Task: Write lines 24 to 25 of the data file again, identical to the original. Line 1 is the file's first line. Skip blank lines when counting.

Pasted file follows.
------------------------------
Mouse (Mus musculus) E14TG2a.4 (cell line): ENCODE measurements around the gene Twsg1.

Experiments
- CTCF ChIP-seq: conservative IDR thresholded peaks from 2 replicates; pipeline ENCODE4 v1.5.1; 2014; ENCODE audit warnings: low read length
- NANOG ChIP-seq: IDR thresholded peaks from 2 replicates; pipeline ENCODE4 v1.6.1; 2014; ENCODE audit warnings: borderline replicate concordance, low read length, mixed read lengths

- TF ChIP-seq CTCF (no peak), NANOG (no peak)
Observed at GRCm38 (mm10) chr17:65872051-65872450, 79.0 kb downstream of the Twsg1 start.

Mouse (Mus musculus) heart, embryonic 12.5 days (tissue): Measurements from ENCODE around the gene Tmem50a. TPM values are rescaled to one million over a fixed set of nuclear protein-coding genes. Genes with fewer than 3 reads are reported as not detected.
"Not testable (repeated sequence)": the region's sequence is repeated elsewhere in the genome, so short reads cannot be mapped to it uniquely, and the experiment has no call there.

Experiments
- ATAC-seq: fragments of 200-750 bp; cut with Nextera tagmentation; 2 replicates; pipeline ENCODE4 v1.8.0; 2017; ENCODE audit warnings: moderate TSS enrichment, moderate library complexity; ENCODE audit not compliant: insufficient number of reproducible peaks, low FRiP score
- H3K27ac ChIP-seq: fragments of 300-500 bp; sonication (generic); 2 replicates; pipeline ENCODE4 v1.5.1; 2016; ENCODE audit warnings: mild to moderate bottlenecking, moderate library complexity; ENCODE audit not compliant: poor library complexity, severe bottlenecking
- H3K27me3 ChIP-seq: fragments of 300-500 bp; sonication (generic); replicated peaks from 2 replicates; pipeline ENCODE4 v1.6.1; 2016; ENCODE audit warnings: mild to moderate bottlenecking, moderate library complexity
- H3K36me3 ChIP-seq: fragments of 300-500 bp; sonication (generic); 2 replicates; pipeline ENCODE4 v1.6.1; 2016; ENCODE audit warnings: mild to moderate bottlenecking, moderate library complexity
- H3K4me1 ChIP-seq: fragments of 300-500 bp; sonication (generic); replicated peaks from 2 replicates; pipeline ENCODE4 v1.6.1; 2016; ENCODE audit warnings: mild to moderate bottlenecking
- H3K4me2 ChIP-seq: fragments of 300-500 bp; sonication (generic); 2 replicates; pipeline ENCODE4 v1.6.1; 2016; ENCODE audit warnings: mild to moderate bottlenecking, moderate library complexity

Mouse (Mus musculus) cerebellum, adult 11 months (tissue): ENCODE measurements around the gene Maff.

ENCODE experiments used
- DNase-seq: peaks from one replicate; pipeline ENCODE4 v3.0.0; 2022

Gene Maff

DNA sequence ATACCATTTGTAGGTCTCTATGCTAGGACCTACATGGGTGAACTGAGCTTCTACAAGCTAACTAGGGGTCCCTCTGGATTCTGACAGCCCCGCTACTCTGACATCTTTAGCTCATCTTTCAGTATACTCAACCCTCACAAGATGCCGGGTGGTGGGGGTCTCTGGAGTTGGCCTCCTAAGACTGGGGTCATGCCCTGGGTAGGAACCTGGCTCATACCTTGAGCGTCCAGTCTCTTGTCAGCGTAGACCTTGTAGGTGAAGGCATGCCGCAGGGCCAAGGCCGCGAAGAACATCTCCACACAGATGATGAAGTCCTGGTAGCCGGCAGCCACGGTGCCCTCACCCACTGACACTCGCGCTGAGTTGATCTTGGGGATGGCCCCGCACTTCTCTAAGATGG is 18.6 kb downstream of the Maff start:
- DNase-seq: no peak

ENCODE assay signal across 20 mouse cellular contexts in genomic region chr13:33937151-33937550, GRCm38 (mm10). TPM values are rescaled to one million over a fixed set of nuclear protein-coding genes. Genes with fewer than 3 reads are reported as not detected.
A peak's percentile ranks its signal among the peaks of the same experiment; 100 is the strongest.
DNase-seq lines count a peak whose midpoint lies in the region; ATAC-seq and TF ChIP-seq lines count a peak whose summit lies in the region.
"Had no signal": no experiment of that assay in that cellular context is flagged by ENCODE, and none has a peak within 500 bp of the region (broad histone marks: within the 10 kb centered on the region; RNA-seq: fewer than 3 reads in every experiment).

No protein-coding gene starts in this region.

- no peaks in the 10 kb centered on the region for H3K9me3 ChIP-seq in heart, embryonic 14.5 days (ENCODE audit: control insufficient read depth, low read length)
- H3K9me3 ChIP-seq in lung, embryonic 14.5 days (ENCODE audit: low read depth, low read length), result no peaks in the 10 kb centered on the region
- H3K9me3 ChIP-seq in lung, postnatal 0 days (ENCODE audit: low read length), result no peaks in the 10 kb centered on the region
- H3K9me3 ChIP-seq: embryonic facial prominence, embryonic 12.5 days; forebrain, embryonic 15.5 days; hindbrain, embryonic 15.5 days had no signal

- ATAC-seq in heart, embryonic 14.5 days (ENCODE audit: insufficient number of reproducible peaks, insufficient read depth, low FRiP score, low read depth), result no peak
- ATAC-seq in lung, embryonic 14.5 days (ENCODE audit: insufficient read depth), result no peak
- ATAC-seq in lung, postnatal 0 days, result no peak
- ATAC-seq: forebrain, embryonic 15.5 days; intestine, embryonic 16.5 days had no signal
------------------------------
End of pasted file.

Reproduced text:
DNase-seq lines count a peak whose midpoint lies in the region; ATAC-seq and TF ChIP-seq lines count a peak whose summit lies in the region.
"Had no signal": no experiment of that assay in that cellular context is flagged by ENCODE, and none has a peak within 500 bp of the region (broad histone marks: within the 10 kb centered on the region; RNA-seq: fewer than 3 reads in every experiment).